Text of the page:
For someone who is new to HR (human resources), terms such as recruitment strategies and talent management strategies can be pretty confusing. Are not they all the same thing? What is talent management? These are some of the questions that you might find out. So, the first answer is NO. They are not the same thing. But they are closely related to each other. Talent management and recruiting success are all different functions within an organization's comprehensive human resources function. In this guide, we will be discussing all the perspectives regarding talent management.
Talent management is a process that should be regularly applied. Talent management aims to attract and hire high-qualities candidates and encourage and motivate them so that they can reach their end level of potential for the growth and future of the company. The main goal of talent management is to create a high level of encouragement and motivation within your team that results in your long-term employees. The way a talent management process is applied will change from company to company, but the aim will remain the same.
While talent management processes and strategies depend on the size of the organization and its industry, they generally include the following seven components:
Talent management is a strategy that is implemented to achieve the long-term goal for driving performance via attracting, hiring, developing, and retaining top, talented and high-qualified candidates. Talent management mainly focuses on finding suitable candidates who have the skills that a particular company requires to be accurate candidates for the role and organization. And they also have the potential to be developed into future roles.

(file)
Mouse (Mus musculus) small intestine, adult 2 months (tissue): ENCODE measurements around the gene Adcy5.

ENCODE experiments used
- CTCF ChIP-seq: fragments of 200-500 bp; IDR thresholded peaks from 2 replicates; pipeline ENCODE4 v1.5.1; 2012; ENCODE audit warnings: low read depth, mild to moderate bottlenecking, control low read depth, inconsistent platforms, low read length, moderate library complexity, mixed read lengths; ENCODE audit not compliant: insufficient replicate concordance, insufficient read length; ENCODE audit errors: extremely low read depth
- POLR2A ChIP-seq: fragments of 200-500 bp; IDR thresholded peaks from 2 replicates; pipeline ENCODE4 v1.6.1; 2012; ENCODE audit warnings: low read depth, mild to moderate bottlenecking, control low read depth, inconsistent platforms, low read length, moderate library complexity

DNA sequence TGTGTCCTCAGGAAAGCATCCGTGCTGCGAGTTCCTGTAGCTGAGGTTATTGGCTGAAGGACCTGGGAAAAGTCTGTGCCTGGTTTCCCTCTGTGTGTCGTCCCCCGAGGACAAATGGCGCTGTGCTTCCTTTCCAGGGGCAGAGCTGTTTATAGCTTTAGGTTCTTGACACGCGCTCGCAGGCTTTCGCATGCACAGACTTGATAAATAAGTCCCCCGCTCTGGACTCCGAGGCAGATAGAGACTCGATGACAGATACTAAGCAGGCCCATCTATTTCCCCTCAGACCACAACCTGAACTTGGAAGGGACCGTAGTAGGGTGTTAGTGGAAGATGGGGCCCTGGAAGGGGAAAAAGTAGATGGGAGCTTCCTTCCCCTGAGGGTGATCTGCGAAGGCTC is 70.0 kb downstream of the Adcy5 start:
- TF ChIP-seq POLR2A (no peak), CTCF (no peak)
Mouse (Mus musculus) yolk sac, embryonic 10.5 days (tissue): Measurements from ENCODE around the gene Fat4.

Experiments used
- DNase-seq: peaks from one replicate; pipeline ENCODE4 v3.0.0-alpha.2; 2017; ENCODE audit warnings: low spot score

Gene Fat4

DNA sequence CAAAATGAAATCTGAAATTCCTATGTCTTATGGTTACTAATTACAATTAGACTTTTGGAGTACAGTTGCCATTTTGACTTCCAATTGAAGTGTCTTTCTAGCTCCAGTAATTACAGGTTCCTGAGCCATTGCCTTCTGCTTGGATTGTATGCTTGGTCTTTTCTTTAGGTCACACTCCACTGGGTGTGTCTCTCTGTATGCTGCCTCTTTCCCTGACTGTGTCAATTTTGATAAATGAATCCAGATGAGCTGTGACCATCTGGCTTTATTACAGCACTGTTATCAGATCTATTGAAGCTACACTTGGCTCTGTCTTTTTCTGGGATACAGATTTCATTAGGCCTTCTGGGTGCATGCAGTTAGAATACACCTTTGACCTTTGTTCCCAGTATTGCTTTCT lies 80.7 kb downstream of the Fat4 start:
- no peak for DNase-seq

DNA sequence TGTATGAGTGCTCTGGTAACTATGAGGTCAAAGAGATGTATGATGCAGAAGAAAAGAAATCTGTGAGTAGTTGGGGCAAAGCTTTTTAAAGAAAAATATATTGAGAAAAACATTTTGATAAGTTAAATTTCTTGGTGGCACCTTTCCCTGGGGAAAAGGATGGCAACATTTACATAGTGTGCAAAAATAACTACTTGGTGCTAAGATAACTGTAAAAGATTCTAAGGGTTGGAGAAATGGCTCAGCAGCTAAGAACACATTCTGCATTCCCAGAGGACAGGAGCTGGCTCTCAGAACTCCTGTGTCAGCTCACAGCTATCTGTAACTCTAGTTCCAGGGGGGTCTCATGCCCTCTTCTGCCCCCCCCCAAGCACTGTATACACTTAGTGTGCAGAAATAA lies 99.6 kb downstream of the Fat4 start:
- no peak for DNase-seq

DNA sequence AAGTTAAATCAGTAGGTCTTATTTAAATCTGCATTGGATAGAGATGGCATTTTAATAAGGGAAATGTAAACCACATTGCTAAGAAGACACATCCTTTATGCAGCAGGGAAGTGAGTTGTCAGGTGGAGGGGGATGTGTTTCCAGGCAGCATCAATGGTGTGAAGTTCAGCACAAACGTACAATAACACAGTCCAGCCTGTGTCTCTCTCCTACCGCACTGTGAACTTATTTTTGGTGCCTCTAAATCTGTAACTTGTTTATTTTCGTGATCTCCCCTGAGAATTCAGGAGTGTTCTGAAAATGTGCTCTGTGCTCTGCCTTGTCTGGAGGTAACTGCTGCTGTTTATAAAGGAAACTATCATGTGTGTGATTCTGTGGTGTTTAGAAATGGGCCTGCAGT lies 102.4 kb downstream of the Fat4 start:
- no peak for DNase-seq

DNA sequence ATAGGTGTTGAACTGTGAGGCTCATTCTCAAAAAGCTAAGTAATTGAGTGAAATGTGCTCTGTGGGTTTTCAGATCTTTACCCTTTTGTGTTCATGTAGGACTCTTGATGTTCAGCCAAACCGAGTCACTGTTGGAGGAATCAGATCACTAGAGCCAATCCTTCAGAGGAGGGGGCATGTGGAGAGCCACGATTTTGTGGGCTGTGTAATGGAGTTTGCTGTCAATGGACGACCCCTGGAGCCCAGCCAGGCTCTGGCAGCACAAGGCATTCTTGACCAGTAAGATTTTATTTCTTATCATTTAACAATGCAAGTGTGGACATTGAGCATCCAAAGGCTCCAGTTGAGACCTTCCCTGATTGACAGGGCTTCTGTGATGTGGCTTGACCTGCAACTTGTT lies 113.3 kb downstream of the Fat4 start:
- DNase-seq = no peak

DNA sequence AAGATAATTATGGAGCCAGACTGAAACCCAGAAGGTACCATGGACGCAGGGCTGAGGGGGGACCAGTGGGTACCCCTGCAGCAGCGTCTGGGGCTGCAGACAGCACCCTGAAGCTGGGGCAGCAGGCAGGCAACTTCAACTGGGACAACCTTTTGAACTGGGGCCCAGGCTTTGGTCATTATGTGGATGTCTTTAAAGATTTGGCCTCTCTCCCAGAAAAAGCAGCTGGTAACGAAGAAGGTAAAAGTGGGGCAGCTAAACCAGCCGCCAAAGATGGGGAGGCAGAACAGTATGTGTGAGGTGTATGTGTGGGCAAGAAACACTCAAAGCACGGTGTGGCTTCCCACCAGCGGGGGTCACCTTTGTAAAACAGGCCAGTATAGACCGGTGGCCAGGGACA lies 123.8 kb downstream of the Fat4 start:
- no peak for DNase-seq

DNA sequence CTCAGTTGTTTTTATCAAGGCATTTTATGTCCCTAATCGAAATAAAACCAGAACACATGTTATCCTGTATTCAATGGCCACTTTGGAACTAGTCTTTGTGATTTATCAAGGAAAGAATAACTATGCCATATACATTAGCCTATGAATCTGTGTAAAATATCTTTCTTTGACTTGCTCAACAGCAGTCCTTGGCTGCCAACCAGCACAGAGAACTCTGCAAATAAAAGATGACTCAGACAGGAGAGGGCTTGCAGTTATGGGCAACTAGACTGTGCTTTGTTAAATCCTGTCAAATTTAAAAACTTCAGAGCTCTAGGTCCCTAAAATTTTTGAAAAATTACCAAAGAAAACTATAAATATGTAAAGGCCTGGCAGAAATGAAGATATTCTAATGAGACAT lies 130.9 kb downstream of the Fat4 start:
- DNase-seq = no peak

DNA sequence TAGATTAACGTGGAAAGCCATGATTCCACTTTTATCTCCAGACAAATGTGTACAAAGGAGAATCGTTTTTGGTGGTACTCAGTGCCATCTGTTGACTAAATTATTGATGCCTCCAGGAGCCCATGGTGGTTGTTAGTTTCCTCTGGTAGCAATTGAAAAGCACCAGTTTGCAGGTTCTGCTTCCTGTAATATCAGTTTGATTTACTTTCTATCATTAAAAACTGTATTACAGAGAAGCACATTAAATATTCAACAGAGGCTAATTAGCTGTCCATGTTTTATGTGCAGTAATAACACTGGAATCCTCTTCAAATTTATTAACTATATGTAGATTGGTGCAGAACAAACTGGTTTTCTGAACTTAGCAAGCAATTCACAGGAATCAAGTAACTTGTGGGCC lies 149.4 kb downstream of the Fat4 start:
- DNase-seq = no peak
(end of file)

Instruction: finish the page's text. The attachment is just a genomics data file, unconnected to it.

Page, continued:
Recruitment is the process of hiring applicable and suitable candidates to fill the vacancies in the possible shortest time period. This process is less complicated, not more time-consuming, and solves staff shortages expediently. Recruitment aim is to find and hire the first best and suitable candidate to fill the role in the company. The candidate is always hired if their skills match the company's requirements.
What is the key difference between Talent Management And the Talent Acquisition process? Although most people consider them as synonyms, these two are different from each other. It sounds similar right?
Both (Talent Management And Talent Acquisition) are dominant branches in the HR (Human Resources) tree, yet these branches are different. Both play a significant role. Talent management rotates around onboarding and managing the performance of the employee. While talent acquisition recruiter, however, revolves around recruitment success and the hiring process.
When a company implements a robust talent management strategy, it will meet a vast array of advantages, and these are:
Adapting a talent management strategy for your company gives you more control over your hiring process and outcomes (in the long term). Following are some of the reasons why a talent management strategy is essential.
Once implemented after defined, your talent management process and strategy can be attached to your brand and business. It isn't something that gets filed away when someone asks, "what is talent management again?". All staff and management throughout the company can contribute to the talent management strategy.